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The city of Santa Clarita recently moved one step closer toward introducing workforce housing in the city.  

The Santa Clarita City Council authorized city staff last week to enter into an agreement with the California Municipal Finance Authority (CMFA), which issues bonds to help finance projects like workforce hosing.  

The agreement formed a joint powers authority, or JPA, that would own the housing intended for middle-income households, which the city defined as between 80%-120% of Santa Clarita’s median income of $80,000 per year. 

The housing, said Michael Villegas, the city’s community preservation officer, would be for households that make “a good living, but not enough to afford … market-rate apartments or to get into a brand-new house. 

“We definitely want something that makes sense for them in terms of where it’s located within the city, proximity to their work (and the) amenities that they’re looking for,” he said, noting middle-income earners like first responders and teachers. 

That agreement between the city and CMFA, according to Villegas, is meant “to show that (the city is) definitely interested in workforce housing and (to) take that first initial step to have project administrators come talk to us and offer us potential projects.” 

Two proposals from private entities interested in creating workforce housing in Santa Clarita triggered the city’s deliberations on workforce housing.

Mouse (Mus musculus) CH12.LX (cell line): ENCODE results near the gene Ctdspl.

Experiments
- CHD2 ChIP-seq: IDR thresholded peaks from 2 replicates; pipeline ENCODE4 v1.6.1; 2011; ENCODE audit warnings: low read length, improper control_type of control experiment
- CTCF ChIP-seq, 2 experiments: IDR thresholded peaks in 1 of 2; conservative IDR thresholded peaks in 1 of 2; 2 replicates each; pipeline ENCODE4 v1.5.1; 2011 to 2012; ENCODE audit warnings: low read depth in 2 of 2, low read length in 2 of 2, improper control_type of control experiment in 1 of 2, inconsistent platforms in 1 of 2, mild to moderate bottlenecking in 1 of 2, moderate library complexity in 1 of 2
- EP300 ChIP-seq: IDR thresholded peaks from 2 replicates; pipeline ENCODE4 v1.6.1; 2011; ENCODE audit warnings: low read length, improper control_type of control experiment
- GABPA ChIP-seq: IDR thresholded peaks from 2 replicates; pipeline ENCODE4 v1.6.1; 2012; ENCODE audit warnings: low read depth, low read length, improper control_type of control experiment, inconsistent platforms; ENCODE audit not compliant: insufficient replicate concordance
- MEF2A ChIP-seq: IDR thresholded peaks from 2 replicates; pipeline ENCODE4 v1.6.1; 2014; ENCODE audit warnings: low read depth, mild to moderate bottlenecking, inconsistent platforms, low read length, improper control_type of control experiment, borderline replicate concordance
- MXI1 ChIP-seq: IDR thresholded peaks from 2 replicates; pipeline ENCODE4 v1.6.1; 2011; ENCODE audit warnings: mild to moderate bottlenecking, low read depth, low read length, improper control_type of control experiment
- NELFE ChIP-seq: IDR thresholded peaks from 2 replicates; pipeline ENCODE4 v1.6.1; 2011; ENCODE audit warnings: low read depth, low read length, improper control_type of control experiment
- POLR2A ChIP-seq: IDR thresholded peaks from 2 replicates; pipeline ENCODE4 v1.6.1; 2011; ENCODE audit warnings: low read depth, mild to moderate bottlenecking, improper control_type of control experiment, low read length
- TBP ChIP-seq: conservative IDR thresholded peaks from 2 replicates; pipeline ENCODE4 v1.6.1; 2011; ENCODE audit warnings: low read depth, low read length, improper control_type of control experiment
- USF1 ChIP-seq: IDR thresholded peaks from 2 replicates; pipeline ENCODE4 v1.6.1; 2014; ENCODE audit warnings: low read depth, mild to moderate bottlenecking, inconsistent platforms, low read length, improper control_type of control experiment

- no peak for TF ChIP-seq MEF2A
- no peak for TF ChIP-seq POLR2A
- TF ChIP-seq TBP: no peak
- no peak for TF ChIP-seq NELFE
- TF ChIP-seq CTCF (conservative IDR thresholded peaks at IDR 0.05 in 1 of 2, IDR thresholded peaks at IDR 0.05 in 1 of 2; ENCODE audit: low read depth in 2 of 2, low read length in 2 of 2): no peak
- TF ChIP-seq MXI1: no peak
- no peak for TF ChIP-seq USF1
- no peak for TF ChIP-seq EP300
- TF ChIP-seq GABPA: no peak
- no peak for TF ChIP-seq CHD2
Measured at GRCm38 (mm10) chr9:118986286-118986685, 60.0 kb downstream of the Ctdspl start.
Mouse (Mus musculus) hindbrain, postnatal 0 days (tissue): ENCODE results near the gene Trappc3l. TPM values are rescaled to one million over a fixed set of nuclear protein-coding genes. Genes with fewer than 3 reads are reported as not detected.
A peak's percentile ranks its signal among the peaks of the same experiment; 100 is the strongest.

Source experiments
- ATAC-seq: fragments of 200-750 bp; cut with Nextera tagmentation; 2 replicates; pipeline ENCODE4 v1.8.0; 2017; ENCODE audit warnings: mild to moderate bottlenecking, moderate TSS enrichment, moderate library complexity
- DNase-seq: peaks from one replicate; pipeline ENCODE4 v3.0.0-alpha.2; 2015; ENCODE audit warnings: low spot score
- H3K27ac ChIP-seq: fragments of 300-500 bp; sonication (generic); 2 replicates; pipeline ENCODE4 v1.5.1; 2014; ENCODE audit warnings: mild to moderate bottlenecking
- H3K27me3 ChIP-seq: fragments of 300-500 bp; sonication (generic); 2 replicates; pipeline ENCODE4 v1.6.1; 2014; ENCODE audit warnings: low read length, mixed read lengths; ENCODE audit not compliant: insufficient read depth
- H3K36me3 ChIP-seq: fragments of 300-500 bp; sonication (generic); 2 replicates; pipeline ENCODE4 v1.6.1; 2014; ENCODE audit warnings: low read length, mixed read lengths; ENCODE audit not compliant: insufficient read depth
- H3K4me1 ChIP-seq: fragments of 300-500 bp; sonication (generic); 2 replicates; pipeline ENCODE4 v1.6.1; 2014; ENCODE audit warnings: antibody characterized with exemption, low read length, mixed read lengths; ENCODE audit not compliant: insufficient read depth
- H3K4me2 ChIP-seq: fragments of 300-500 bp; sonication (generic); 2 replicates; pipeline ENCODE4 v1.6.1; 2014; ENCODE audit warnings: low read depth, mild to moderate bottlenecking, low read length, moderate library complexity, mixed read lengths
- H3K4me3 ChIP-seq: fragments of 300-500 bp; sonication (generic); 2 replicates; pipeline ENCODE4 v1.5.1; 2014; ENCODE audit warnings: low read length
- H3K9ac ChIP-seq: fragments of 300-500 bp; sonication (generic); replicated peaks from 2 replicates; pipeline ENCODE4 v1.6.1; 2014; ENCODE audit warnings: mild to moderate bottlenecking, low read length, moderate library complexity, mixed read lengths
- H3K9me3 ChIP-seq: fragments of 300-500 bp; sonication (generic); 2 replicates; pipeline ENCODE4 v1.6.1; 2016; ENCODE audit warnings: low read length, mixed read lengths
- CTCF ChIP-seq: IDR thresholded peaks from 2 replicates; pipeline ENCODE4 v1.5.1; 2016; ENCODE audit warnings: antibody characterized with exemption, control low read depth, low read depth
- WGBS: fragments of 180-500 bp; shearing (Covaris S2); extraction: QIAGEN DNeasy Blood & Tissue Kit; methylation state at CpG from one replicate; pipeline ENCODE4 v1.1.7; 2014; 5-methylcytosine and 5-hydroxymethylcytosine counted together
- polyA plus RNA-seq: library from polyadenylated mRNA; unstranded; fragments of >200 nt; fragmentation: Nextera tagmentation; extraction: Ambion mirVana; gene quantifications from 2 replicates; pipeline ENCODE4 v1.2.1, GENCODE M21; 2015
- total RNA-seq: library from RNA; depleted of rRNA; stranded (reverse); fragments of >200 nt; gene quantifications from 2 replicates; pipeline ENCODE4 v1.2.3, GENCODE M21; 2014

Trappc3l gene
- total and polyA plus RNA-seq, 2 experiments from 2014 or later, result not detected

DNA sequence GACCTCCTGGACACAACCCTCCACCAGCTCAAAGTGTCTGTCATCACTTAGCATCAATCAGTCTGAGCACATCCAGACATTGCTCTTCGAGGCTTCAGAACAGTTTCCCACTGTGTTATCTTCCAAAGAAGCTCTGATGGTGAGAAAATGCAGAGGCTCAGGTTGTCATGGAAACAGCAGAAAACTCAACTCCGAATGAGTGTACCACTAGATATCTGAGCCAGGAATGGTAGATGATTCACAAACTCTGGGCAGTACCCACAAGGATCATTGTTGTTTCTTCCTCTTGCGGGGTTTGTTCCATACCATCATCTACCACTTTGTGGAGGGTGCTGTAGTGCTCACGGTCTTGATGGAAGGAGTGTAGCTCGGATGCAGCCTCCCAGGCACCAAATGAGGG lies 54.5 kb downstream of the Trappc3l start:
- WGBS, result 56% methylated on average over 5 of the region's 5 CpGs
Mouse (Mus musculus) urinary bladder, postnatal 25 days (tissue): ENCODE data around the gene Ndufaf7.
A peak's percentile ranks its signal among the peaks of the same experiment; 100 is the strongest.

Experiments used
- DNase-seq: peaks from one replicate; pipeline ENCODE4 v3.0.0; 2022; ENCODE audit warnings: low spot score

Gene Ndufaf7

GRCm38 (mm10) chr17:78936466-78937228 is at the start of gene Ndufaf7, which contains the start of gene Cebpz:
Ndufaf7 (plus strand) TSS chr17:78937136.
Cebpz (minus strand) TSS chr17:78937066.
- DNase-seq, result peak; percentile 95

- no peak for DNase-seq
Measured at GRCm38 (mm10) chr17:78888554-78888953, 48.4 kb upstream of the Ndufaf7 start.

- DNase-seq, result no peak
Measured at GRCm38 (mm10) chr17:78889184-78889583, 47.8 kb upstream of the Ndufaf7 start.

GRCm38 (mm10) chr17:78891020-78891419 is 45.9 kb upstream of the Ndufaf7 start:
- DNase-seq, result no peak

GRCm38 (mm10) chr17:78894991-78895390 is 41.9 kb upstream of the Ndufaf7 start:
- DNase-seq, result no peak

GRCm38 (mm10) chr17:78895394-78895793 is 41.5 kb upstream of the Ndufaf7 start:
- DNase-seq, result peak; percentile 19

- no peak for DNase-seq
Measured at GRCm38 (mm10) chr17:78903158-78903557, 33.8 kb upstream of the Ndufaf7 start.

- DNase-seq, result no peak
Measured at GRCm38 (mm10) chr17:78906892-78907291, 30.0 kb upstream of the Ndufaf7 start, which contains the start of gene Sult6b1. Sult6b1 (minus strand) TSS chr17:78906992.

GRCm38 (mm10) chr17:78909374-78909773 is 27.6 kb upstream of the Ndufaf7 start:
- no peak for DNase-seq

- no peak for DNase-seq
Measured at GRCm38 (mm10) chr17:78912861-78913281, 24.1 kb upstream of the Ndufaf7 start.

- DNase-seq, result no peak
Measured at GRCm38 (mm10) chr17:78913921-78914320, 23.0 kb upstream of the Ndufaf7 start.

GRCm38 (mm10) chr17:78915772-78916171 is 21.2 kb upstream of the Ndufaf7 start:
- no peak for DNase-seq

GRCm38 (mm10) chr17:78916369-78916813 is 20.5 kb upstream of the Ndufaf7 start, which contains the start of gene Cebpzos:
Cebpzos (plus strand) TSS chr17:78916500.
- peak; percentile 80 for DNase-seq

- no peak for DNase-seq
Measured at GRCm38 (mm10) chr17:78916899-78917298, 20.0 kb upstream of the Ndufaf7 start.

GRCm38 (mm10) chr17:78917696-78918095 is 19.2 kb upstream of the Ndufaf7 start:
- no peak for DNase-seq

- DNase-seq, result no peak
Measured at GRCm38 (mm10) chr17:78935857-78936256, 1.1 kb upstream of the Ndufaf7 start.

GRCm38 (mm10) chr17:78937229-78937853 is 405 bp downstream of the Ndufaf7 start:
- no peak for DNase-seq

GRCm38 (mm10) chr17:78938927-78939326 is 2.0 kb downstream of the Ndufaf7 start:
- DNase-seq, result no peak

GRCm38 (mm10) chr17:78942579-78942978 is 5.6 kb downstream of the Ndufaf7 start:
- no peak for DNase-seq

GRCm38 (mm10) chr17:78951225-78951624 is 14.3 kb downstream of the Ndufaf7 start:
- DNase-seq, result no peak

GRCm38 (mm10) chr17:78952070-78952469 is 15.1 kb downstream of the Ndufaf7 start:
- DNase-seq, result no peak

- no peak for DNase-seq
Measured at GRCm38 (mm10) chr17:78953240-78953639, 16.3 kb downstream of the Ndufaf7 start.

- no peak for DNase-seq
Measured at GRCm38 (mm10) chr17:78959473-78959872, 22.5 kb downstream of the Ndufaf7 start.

The city rejected both proposals citing infeasibility and misalignment with community needs. 

“More than anything, the reason we deemed these other two infeasible was because the savings … did not pencil out,” said Villegas, noting that renters would not realize savings that warrant the cost of buying or building workforce housing. 

Before receiving those proposals, the city was contacted in May by several affordable housing developers inquiring about the city’s interest in developing workforce housing. The City Council’s Development Committee held three meetings in May and June to discuss the city’s response to developer interest. 

Villegas said the city would follow the same path before bringing a proposal to the City Council for its review. 

City staff are currently reviewing a third workforce housing proposal that calls for new construction. 

“We recently met with them (and) we’re currently running numbers and making sense of all the documentation they provided,” he said in a phone interview Wednesday. 

The City Council would need to approve the proposal before any workforce housing is built or existing market-rate housing is converted to workforce housing. 

“To ensure that we’re completely transparent, (the city) only entered into the JPA to take that first step,” Villegas said. “If we identify a project, we will take it to the City Council, get the City Council’s input, be completely transparent as part of the process and then execute a document.” 

More workforce housing proposals may be in the city’s future, said Villegas. 

“We’re really just kind of waiting and seeing to see if there’s any proposal that comes to light,” he said.